Manchester blazes path on genetics, medication link
By David F. Kisor for The Journal Gazette
On Oct. 31, the U.S. Food and Drug Administration sent an approval letter to 23andMe related to its “Personal Genome Service Pharmacogenetic Report.”
“Pharmaco” refers to medications, “genetic” refers to DNA and “Personal Genome” refers to the specific individual providing the DNA sample. This type of DNA testing and reporting is specifically related to medication response and not disease risk or other genetic information.
Numerous genetic/DNA variations have been identified as having an effect on how an individual responds to medications. Why is this important? It is likely that you or people you know have taken or received a medication that was ineffective or resulted in an adverse reaction or event.
Data show that in some cases a large percentage of individuals receiving a medication do not get the desired therapeutic effect. Additionally, through Sept. 30 in the United States, there were more than 1.6 million reports of adverse reactions or events. Of these, more than 820,000 were serious, requiring medical intervention. Unfortunately, more than 150,000 deaths were attributed to an adverse reaction or event.
The 2018 numbers are outpacing 2017, when there were 1,815,716 reported adverse reactions or events with 906,336 serious events and 164,091 deaths.
It is likely that genetics plays a role, along with other factors, such as lifestyle, in how well drugs work and/or contribute to adverse events. In either case, individuals suffer, which promotes further trial and error with medication use, which further puts an economic burden on individuals and the health care system.
While the FDA ruling states that “the information provided by (the Personal Genome Service Pharmacogenetic Report) should not be used to start, stop, or change any course of treatment,” it goes on to say that “this report is for over-the-counter use by adults over the age of 18 and provides genetic information to inform discussions with a healthcare professional about metabolism of therapeutics.”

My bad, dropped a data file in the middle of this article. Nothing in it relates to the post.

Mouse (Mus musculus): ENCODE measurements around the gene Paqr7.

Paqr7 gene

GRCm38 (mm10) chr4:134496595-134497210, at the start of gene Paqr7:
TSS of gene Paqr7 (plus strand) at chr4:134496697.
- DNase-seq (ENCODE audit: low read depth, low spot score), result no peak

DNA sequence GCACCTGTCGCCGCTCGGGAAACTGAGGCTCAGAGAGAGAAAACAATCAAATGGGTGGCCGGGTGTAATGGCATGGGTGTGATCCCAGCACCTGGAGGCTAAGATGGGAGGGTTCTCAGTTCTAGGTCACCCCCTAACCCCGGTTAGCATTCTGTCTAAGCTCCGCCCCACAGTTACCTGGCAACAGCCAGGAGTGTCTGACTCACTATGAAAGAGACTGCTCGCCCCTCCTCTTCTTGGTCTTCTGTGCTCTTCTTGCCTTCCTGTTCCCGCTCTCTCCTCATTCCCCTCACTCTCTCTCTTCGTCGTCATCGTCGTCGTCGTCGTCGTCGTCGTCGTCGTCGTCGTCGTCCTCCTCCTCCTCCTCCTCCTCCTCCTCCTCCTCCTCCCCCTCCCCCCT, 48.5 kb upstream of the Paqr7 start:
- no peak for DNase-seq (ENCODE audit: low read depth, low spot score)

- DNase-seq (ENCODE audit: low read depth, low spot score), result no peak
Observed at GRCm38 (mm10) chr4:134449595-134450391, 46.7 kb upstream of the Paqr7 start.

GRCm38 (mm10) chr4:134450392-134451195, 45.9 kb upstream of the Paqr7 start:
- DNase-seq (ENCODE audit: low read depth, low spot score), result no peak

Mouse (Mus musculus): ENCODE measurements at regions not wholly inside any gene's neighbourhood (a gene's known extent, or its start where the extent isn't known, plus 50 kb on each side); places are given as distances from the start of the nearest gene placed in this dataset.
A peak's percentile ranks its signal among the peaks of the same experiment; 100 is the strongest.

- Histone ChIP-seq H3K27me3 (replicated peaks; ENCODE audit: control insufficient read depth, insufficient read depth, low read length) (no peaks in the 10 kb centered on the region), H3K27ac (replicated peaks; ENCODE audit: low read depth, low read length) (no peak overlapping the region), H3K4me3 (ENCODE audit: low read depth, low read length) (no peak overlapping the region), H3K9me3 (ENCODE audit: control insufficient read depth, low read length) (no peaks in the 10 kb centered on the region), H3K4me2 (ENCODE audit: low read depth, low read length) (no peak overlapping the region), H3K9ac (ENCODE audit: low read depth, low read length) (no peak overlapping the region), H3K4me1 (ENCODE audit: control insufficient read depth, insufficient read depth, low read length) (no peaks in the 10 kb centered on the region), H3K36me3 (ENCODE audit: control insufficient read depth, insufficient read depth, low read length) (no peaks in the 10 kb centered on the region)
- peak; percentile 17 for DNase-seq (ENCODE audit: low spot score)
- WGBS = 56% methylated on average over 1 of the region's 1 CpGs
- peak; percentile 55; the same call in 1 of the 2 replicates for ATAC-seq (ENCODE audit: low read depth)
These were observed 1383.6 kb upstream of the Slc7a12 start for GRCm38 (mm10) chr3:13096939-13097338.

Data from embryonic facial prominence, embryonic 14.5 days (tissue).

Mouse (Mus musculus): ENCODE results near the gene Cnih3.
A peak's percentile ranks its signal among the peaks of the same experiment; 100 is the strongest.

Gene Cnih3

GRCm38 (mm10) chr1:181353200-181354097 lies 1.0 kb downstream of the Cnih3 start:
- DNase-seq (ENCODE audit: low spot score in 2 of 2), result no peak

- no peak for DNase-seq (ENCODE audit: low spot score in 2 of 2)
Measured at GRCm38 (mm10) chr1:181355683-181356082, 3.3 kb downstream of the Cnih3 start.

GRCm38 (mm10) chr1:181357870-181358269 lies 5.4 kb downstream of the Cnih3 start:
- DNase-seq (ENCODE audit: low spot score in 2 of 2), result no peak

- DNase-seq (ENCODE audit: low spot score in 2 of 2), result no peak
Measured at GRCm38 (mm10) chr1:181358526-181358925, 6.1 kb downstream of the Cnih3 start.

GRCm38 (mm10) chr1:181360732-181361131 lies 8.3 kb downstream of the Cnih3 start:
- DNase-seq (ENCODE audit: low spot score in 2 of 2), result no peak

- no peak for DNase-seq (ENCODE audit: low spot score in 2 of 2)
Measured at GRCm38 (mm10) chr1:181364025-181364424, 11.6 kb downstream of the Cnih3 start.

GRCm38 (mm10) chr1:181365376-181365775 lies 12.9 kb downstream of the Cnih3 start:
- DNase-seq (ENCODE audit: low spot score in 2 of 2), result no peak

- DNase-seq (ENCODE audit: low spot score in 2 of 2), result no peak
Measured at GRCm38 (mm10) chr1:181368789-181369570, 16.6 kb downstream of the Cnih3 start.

To have efficient, effective discussion between an individual and their health care professional, all parties need to be educated.
In 2015, Manchester University, in collaboration with the Indiana Pharmacists Alliance, offered the nation's first education certification program in pharmacogenetics in Fort Wayne for health care professionals.
Manchester also started the nation's first master of science in pharmacogenomics (genomics being a similar term to genetics), with the program being delivered at the Fort Wayne campus or online. These educational efforts are grounded in science and evidence-based medicine. Our efforts in education related to DNA and response to medications have been extensive and are being expanded to the public at large.
It is imperative that we move to a new personal standard of understanding our own DNA relative to how we respond to medications.
The FDA ruling will lead to information being presented by patients to their health care professionals.
To facilitate this new reality, Manchester will offer a public education forum open to all, including health care professionals, to provide education that encourages meaningful, useful discussions between patients and health care professionals. Additionally, a free textbook is available at www.manchester.edu/pharmacogenes/book. Look for an announcement related to the public forum to take place early in 2019.
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David F. Kisor is a professor and director of Pharmacogenomics Education at Manchester University.